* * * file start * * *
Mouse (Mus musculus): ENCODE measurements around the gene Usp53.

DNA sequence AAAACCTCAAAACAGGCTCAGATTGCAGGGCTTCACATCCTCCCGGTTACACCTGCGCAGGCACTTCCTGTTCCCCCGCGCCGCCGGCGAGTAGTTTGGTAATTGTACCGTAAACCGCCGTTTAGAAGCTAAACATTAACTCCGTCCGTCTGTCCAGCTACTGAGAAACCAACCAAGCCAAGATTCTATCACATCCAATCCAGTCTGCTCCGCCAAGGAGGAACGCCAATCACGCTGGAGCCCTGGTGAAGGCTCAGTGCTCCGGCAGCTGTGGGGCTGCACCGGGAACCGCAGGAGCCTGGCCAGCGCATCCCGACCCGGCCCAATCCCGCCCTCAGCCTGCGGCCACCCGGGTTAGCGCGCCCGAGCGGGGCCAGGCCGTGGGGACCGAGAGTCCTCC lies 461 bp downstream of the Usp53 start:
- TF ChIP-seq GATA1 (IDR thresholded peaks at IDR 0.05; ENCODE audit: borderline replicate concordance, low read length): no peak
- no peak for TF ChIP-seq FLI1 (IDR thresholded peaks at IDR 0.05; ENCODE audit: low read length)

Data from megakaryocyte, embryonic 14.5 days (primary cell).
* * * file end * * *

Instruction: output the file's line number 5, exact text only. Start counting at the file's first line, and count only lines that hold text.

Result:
Data from megakaryocyte, embryonic 14.5 days (primary cell).